You don't get to simply load your old enterprise IT problems on a truck and arrive at a new abode. But you do get to decide what kind of IT shop to become.
A security expert whom I follow on Twitter recently took issue with journalists' continued insistence on writing headlines about moving to the cloud, racing to the cloud, and traveling to the cloud. He's absolutely right. You don't move to the cloud. The cloud is not a place, when we speak of it in computing terms. It is an operational model (with many variations) that you adopt--and then continue to adapt.
You change your IT staff, your IT operations, and some of the tools in use, in order to accommodate this model. But you don't get to simply load your old enterprise IT problems on a truck and arrive at a new place.
To put place aside and use a different analogy, cloud computing is more like a marriage. Once you get married, the hard work of making the marriage successful for both people really begins. Once you transition to a cloud model, you and your team will be working at it for years.
This cloud move terminology is a headline-writing habit that I have vowed to break, so we will try hard not to move to the cloud anymore here on InformationWeek.com.
We will, however, be closely watching that cloud model evolve, and examining what makes it work for enterprises. Case in point: InformationWeek's Charles Babcock recently sat down with Cloud Technology Partners execs to talk to them about the framework that they use with customers preparing for private cloud projects. Consider their advice in 6 Big Questions For Private Cloud Projects.
You must start with the very practical--exactly what is getting done in legacy applications, for example--but move on to the visionary: What kind of IT shop do you want to become? Does the cloud model mean, for you, that you'll get rid of lots of hardware? Chop IT delivery times in half? Have a nimble group of in-house developers using open source tools, or stick with trusted vendors who now speak SaaS? Moving to a mythical, offsite place "in the cloud" would be a lot easier.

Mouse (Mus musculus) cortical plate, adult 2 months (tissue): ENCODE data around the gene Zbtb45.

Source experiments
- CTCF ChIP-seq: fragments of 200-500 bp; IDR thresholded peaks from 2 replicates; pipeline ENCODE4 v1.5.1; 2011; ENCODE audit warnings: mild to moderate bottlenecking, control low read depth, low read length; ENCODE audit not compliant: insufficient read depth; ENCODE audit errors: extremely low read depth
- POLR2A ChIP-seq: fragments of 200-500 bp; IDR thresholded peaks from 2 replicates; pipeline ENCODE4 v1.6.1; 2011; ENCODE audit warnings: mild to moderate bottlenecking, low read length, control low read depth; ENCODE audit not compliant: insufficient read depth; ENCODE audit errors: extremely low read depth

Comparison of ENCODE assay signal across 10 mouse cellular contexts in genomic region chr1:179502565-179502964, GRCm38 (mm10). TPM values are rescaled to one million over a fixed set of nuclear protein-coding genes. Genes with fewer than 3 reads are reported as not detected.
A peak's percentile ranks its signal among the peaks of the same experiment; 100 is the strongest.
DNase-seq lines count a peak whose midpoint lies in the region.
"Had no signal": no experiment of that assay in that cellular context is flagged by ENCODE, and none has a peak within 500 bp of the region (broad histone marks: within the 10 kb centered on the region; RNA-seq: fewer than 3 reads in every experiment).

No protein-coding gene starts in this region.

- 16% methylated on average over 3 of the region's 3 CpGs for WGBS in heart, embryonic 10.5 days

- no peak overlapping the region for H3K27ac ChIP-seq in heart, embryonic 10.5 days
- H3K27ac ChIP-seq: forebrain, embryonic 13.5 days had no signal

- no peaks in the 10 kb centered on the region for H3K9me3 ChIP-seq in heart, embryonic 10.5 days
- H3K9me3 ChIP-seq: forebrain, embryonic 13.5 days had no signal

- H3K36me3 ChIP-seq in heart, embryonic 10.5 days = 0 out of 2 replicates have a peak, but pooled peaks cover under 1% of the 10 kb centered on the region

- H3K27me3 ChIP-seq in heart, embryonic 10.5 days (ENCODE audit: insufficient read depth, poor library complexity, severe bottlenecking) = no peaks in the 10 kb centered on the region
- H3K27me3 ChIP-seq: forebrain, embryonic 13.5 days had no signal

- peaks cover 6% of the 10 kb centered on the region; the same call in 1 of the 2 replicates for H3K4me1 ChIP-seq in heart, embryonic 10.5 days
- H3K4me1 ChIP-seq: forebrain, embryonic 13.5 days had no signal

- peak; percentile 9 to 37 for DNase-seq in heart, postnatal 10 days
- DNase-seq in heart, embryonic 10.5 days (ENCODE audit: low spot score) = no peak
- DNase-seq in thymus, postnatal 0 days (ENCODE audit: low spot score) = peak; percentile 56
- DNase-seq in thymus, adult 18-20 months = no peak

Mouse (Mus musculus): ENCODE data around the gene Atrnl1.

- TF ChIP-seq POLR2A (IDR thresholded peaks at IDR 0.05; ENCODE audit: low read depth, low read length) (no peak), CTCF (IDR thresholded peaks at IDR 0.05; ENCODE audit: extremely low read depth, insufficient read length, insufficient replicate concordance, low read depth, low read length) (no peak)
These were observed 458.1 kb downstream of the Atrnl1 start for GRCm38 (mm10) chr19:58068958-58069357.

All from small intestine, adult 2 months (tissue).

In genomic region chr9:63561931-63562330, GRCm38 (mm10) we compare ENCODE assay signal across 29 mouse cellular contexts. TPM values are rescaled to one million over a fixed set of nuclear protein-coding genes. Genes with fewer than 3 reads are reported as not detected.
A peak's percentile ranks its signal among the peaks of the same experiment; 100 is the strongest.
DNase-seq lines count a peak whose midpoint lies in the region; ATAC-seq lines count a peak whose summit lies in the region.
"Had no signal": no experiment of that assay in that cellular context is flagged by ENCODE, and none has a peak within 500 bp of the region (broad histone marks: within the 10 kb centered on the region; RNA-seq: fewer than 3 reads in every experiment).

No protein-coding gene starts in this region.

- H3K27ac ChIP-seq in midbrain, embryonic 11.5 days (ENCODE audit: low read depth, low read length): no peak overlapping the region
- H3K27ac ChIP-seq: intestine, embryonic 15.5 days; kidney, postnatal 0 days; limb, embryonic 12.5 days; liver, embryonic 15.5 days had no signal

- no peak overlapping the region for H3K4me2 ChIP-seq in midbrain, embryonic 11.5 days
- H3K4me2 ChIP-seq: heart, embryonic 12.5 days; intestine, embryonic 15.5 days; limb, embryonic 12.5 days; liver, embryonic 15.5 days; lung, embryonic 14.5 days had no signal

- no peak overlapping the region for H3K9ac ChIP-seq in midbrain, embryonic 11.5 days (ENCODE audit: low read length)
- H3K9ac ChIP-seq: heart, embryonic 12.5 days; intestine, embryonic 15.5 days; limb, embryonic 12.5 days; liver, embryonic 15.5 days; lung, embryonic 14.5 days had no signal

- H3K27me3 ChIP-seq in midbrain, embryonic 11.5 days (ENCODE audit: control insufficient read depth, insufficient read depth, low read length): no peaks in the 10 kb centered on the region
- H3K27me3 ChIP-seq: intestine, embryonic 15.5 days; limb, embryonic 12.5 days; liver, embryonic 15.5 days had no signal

For most enterprises, private vs. public cloud, still a favorite debate among cloud industry types, is not an either/or question, or a question of which cloud is "true cloud". It's a question of mix. What stays private for now, and what moves to public, and when.
Though Selipsky declined to share how many financial services customers AWS has now, he shared some interesting examples of banking and related customers edging into some tasks being done using the public cloud model. (See, no moving to the cloud.)
"We've not found that the size of the bank is a big factor in determining the rate of adoption," Selipsky told MacSweeney. "AWS has financial institutions of all sizes leveraging the services. For example, Bankinter, one of Spain's five largest banks, has adopted AWS for their credit risk simulations. Bankinter uses HPC on AWS to run credit risk simulations to evaluate the financial health of their clients. By incorporating AWS into their IT environment, Bankinter has managed to take their average time for running simulations from 23 hours to 20 minutes."
That's not a place. That's a smashing process success.
Laurianne McLaughlin is editor-in-chief for InformationWeek.com. Follow her on Twitter at @lmclaughlin.
Multicloud Infrastructure & Application ManagementEnterprise cloud adoption has evolved to the point where hybrid public/private cloud designs and use of multiple providers is common. Who among us has mastered provisioning resources in different clouds; allocating the right resources to each application; assigning applications to the "best" cloud provider based on performance or reliability requirements.